A good deal has gone on since the last entry, but I've either been working very hard or having a giggle with my kites, so I've not had much time, or energy, to form the experiences of the last couple of weeks into words. I've mostly been occupied with other people's projects. My work for the summer is to install a couple of servers and some VLF experiments, all of which I can be getting on with once the ship takes the summer away.
I have installed another LPM. This time a less exciting flight to a location only an hour or so from the base, through skies covered with a quilt of clouds. These let through light in all directions and smear out shadows. Taking off in these conditions is easy, especially as Halley comes with a darkened horizon over the ice-free ocean to the North. Landing when you can't quite see the ground is less easy. Armed with knowledge of the site, a gentle glide, and a tiny bit of vision, it's possible for the pilot to fly the plane at the ground without knowing exactly where it is, sure that once they hit the snow they'll know they've landed. We didn't quite have to follow this procedure at M77 as a depot of drums marked our destination and gave us a dark spot to aim for. As I was sat in the back I couldn't see these ahead of us, and the only warning I had of approaching land was the unexpected thump as we touched down our skis.
The site itself was very like A80, but without the majestic mountains ringing the horizon. Not only is the site flat, it's configured so that the LPM is a kilometer away from the fuel depot, so I had a good long walk through soft sticky snow dragging a heavy sledge to the instrument. As the visibility was getting worse I laid out a line of flags so as not to lose my way back to the plane. At the start I was worried that this precaution might be required as I'd lost sight of the instrument shortly after leaving the plane and only spotted it again when I was about half way there. The install went smoothly and I retreated, taking the flags back out as I returned to the plane, ready to fly back to Halley.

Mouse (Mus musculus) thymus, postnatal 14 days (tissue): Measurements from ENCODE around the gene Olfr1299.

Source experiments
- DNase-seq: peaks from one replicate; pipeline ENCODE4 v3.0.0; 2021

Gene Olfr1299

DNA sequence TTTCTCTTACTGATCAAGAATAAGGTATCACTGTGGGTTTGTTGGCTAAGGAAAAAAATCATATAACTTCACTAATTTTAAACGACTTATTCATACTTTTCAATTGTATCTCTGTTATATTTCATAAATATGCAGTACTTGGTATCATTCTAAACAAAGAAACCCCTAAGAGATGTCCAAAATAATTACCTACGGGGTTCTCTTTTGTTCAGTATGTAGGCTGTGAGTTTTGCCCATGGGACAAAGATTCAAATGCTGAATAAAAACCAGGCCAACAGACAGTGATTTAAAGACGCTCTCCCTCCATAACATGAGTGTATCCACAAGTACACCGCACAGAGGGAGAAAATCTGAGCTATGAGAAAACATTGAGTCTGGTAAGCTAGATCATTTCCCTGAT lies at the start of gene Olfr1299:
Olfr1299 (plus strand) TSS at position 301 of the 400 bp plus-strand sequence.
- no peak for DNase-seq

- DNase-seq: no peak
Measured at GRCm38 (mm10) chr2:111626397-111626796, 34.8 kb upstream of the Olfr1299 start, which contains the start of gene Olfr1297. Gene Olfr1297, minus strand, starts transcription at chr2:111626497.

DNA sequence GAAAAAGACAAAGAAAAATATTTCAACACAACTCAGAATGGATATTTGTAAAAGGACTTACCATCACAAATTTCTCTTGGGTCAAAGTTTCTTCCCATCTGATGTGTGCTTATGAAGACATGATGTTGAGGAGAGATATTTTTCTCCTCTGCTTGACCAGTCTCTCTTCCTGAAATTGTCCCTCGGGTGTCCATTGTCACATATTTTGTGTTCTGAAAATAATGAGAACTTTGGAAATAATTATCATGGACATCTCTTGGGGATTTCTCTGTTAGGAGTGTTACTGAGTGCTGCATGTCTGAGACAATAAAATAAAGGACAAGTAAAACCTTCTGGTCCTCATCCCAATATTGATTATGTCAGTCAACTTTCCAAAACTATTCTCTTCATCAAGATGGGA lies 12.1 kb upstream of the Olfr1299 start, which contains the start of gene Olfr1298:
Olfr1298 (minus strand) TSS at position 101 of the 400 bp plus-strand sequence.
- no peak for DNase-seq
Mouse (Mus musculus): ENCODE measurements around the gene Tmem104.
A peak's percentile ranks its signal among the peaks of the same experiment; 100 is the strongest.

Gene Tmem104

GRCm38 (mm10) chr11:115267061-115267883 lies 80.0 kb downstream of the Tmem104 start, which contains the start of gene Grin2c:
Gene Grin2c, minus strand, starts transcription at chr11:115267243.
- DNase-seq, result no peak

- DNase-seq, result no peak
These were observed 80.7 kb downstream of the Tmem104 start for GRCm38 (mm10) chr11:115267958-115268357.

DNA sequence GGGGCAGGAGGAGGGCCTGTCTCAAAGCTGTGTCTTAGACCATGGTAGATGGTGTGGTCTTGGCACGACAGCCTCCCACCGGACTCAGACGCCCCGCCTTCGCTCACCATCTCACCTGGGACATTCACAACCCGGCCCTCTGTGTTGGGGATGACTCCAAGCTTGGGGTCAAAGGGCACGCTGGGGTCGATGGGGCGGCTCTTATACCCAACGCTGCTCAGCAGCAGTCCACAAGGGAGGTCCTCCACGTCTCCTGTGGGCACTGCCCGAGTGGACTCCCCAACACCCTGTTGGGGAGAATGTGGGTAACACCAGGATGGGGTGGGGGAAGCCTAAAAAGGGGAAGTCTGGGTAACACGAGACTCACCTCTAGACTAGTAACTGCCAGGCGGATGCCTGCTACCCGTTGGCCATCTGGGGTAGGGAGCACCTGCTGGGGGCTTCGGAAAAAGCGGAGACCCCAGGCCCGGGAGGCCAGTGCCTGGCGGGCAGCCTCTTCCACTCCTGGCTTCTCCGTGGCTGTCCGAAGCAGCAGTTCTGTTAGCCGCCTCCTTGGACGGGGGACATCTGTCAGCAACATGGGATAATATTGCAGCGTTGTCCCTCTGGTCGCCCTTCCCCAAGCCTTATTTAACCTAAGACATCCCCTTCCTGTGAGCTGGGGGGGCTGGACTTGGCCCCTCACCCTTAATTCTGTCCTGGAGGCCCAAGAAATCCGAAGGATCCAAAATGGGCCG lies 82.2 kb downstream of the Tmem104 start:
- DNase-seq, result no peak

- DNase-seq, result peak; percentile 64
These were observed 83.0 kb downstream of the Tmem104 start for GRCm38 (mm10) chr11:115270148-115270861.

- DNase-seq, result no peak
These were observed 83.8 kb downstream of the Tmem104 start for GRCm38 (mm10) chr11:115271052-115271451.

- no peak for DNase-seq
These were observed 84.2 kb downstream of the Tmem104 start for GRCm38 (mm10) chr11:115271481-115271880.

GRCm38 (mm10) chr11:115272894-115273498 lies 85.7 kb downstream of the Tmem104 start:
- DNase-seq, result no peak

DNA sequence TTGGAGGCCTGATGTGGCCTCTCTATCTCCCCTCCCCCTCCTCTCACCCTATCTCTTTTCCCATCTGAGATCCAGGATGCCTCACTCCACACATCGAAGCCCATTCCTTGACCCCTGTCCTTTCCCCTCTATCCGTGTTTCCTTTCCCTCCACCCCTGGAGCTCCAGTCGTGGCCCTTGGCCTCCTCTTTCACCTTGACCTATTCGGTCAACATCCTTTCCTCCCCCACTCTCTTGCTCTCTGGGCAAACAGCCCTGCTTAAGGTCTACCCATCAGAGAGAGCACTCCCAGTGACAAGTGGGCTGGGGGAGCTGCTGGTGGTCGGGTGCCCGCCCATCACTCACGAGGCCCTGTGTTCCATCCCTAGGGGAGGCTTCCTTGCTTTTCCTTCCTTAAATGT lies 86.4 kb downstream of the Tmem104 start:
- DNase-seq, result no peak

Down here we take safety very seriously, and while we can walk about the base by ourselves we rarely leave the confines of the perimeter without another person to raise the alarm if problems occur. Being a twenty minute walk away from anything and everyone else, out in the middle of a white nowhere, felt very alone, and slightly liberating.
Around the station work is cracking on. Small models of the current station and its eventual replacement are being tested to check that the computer simulations of snow accumulation were correct. So far the new design looks like it will perform better than the current brick on stilts while looking a little more like a moonbase. Parallel to this, the garage is receiving an extension and refit ready to be redeployed to the site of the new station. It's also been moved much closer to the Laws platform and now sits firmly in the view from the window of the bar where before there was only whiteness and sky. The reconfiguration of my landscape remains a little confusing, as I often use the buildings as markers for where I am, where I'm going, which way the wind blows when I'm kiting, and where the holes are when I'm skidooing. I'll readjust to the difference soon enough, but there'll be another week or two of falling over and feeling a bit misplaced.
Outside of work the traditional game of football defied custom and ended without injury. After the events of last year I kept well away, but did take a few photos to aid the inevitible FIFA investigation.
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